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HP CEO Meg Whitman Tuesday kicked off the company's Global Partner Conference with a pledge that partners will make more money selling HP than competitive offerings as the computer giant doubles down on simplicity and profitability for partners.
"Our objective is for us to be the most profitable partner that you do business with," said Whitman addressing several thousand partners in Las Vegas, who broke out in loud applause numerous times in response to changes HP is making that will dramatically increase partner profitability this year. "We are going to reduce the number of programs, and we will put more focus on making our compensation structure predictable. Let me be clear. It is pretty simple. The more you sell, the more you'll earn. That is how we want to run our compensation programs."
Whitman has driven major changes in the $120 billion IT giant's PartnerOne compensation model that allows partners to qualify for lucrative backend rebate dollars from the very first sale. Under the old program, partners did not qualify for those rebates until they hit 80 percent of their HP sales quota.
Whitman, for her part, says those sales quotas made the HP partner compensation model too complex and unpredictable. With the new simplified program, she said, "growth will come naturally because you will have confidence in serving your customers, and we won't necessarily have to have growth objectives that trigger payouts that are a big source of negotiation and frankly have been a big dissatisfier."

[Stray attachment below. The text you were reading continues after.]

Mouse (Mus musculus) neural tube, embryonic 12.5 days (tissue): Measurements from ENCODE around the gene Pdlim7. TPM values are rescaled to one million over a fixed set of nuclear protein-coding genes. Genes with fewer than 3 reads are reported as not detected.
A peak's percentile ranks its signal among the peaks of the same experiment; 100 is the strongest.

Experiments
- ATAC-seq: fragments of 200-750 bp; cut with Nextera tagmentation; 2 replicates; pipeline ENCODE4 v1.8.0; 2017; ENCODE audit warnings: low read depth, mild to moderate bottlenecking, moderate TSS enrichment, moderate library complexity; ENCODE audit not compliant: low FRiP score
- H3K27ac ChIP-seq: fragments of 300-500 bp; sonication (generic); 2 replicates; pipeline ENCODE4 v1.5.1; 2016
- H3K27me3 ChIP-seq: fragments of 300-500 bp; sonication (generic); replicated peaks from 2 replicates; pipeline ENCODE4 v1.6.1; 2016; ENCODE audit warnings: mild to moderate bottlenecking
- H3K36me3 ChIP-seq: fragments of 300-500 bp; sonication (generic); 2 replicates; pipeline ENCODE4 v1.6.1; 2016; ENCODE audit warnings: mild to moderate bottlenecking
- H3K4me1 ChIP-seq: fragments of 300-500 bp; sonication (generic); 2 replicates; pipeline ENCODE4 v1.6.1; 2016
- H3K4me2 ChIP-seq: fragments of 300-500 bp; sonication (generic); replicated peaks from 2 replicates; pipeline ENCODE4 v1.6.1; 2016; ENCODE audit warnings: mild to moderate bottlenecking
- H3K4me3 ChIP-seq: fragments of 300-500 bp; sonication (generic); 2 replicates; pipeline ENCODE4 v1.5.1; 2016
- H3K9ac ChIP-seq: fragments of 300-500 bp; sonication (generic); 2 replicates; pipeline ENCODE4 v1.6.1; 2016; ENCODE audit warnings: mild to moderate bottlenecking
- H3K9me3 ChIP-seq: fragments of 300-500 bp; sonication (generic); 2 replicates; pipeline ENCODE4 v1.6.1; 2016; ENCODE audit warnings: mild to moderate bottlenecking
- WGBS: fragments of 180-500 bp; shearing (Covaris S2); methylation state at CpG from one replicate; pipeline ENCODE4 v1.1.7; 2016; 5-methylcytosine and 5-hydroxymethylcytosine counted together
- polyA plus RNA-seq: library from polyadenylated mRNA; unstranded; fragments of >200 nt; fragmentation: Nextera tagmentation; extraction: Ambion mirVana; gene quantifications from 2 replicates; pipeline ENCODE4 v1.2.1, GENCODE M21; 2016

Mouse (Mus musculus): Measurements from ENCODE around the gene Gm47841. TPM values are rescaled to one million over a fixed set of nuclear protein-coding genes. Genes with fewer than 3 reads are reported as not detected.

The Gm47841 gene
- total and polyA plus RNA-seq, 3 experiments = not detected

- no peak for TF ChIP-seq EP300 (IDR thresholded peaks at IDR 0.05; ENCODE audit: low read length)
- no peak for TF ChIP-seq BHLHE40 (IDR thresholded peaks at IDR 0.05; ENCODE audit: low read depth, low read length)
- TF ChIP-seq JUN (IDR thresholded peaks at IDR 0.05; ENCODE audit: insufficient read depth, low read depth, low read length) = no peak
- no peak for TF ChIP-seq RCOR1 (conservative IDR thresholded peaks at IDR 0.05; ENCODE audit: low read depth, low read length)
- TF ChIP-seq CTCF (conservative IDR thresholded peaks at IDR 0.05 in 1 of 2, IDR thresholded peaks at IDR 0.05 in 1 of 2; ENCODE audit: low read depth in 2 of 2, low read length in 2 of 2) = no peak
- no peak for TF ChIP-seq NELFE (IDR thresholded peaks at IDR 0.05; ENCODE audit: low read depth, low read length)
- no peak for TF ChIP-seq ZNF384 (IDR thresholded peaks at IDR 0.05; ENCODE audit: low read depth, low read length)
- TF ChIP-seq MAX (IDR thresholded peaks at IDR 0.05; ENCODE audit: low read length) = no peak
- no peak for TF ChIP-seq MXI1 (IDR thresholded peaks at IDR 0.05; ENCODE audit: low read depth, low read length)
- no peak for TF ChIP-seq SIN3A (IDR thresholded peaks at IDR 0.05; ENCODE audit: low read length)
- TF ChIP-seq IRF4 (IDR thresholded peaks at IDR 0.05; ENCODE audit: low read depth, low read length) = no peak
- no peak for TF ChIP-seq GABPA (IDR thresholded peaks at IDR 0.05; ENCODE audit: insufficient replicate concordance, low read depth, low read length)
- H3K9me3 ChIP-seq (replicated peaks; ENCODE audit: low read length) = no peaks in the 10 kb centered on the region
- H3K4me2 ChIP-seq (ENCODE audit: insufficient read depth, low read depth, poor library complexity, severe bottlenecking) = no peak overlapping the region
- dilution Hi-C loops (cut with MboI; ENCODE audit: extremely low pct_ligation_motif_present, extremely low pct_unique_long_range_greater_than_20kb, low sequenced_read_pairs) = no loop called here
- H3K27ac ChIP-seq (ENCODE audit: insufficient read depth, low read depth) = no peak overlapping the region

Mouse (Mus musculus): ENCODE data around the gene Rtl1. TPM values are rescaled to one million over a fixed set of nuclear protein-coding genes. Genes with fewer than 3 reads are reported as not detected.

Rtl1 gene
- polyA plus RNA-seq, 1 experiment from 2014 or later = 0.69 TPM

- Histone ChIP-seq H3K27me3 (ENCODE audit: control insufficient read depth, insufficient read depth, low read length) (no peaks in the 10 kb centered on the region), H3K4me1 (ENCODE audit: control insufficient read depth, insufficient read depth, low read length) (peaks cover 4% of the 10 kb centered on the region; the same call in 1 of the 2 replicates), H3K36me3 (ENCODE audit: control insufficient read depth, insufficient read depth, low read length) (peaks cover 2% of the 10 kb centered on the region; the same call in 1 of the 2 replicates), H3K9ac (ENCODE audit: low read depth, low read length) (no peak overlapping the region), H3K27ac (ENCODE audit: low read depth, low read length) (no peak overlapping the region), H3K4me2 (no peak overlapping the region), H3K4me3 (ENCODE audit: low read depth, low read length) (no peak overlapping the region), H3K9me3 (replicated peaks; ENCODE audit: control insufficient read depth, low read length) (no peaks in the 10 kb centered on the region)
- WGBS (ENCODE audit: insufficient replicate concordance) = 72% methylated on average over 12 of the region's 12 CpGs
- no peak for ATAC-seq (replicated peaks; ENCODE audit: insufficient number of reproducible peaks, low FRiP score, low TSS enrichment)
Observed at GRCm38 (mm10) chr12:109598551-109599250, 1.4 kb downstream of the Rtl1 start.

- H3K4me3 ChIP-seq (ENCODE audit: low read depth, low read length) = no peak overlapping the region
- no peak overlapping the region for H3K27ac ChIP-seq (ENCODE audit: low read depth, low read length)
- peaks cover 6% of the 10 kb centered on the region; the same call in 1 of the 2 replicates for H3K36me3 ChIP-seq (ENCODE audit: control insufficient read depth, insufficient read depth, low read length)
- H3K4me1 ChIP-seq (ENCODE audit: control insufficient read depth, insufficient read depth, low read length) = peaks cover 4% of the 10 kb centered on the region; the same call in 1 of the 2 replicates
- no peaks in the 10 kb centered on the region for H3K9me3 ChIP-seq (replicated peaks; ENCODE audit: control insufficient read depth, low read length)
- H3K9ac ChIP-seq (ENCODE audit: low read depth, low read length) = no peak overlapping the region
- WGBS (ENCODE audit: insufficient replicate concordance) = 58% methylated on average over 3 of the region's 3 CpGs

Under the old program, 40 percent to 50 percent of partners did not qualify for backend rebates because they failed to meet HP sales quota targets, according to HP.
"You make choices everyday about who you want to do business with," said Whitman. "If we are simple to do business with, you understand how you get paid, you make more money with us than any of our competitors then you are going to do more business with us. I think over time we have complicated this more than we should have. I think the formula is pretty simple: make it easy to do business with us. You need to make more money with us than any of our competitors. You need to understand how the programs work, and we [can't] change them all the time."
Whitman also received thunderous applause when she laid out a new rules of engagement policy that prevents HP direct sales reps from taking an account from a partner. "Importantly -- and I want you to hear this from me -- we now have a very clear policy about taking business away from our channel and going direct," she said. "My message to you is this simply will not be tolerated. Everyone in the HP organization is crystal clear on the behavior we expect. And I am holding myself and our senior executives accountable for behavior that is befitting of HP and recognizes the value you have brought to this company over many years."
Many solution providers attending the conference were looking for signs of HP's channel commitment in the wake of a difficult year partnering with the vendor. A number of partners said HP had become less strategic to their businesses in 2012, forcing them to shift resources to other vendors.
HP partners said they see the far-reaching changes in HP's partner model as a sign of a reinvigorated channel charge that will result in them committing more sales and technical resources to the computer giant.